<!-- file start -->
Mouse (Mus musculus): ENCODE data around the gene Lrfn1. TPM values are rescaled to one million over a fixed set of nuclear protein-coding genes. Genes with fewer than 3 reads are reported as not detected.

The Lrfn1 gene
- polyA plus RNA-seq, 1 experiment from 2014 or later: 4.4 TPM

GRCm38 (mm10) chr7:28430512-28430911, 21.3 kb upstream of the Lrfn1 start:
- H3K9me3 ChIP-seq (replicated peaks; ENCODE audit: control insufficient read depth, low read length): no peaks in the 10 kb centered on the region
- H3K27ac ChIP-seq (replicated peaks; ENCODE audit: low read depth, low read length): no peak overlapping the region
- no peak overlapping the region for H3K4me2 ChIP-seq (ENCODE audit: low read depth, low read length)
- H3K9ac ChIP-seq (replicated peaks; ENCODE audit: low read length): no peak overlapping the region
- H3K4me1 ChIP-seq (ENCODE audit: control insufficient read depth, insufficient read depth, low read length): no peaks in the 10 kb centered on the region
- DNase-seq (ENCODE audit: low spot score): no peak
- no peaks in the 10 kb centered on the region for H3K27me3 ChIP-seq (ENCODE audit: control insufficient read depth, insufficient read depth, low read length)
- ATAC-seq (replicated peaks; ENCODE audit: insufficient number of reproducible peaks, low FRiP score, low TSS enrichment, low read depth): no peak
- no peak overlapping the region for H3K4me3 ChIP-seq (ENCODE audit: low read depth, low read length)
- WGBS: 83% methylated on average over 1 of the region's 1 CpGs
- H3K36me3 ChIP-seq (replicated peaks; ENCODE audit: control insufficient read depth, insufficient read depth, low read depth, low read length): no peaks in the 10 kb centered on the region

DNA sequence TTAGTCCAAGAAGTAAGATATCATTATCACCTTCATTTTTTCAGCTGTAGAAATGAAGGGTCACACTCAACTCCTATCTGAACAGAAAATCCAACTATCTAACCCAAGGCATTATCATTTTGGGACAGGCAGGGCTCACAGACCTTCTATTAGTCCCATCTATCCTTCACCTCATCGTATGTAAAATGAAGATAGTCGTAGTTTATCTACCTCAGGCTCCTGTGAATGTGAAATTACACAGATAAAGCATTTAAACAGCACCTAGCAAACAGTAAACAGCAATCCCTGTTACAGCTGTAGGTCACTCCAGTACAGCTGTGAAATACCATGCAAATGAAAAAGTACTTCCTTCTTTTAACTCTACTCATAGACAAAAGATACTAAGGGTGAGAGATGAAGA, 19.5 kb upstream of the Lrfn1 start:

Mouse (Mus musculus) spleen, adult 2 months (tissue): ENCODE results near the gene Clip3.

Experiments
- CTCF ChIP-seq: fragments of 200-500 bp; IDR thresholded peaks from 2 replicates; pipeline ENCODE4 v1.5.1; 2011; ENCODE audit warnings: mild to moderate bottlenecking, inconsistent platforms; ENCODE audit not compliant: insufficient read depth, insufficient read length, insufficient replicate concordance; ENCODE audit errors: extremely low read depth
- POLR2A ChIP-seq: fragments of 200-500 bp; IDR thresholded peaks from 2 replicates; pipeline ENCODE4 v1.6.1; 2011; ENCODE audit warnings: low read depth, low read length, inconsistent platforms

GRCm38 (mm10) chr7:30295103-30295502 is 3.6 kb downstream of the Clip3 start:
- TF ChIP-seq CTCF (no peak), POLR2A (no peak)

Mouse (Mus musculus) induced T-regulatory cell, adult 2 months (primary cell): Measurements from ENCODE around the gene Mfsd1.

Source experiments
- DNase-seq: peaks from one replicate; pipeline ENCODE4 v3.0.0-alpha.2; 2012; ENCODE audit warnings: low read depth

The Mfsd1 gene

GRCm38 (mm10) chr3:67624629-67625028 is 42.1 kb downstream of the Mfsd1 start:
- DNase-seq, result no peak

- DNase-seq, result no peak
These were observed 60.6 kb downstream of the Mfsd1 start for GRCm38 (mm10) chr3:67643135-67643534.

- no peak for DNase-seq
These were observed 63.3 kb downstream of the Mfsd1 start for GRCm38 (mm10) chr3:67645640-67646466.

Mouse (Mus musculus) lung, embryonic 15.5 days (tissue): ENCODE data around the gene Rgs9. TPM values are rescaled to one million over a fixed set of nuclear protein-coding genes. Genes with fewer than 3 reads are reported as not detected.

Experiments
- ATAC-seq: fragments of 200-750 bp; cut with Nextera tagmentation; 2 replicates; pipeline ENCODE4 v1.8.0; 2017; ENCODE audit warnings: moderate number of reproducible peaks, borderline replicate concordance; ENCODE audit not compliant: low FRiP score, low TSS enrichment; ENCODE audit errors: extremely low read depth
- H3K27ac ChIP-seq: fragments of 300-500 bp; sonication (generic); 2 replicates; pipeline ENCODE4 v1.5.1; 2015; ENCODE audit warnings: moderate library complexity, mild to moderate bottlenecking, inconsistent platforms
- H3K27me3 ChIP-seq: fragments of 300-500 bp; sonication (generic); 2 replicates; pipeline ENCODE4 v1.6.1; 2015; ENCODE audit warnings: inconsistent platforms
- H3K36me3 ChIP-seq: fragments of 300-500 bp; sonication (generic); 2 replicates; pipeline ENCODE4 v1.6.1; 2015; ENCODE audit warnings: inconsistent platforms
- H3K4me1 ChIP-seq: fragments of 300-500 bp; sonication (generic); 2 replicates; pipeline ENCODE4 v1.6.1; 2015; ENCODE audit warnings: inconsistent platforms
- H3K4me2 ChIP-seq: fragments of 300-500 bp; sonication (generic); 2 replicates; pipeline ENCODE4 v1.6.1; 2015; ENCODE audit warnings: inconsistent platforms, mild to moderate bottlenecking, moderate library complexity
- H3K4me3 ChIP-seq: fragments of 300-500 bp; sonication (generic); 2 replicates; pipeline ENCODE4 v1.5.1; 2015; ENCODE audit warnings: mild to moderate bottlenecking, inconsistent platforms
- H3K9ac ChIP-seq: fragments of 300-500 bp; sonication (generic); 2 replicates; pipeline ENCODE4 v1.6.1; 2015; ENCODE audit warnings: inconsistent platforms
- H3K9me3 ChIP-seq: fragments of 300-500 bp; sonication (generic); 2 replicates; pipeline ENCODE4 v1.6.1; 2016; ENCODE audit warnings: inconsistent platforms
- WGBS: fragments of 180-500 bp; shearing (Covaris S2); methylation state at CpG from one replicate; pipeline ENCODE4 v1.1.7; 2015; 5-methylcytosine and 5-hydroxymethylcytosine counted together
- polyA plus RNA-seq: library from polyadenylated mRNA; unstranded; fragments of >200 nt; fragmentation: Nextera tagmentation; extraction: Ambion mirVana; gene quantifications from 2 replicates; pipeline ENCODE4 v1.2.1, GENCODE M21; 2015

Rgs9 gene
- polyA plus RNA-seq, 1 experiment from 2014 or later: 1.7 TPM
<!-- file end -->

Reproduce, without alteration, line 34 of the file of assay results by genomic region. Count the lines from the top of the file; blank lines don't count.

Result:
Experiments